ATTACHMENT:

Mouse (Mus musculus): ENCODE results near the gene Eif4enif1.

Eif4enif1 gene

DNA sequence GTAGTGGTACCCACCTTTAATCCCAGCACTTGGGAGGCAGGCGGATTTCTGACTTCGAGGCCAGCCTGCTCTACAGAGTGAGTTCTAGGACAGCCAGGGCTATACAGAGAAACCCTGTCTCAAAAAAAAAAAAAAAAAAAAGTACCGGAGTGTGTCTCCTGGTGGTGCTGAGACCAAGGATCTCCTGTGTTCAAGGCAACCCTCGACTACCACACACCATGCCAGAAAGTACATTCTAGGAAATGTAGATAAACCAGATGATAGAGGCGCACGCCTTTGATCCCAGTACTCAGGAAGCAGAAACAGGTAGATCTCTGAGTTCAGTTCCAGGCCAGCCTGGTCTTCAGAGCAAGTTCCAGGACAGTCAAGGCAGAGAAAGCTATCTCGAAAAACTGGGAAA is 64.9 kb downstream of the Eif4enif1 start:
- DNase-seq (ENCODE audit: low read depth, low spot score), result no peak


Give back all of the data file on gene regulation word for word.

Mouse (Mus musculus): ENCODE results near the gene Eif4enif1.

Eif4enif1 gene

DNA sequence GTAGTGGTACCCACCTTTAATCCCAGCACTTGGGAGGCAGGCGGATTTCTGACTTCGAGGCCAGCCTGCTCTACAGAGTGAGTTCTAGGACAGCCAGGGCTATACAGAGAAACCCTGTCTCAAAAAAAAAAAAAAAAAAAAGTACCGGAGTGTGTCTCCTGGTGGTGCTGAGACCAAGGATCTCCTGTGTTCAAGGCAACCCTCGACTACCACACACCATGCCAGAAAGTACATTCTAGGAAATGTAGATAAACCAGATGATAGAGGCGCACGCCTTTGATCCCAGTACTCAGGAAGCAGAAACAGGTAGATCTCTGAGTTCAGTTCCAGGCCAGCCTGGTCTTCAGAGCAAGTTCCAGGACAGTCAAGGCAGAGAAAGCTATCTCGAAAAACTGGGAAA is 64.9 kb downstream of the Eif4enif1 start:
- DNase-seq (ENCODE audit: low read depth, low spot score), result no peak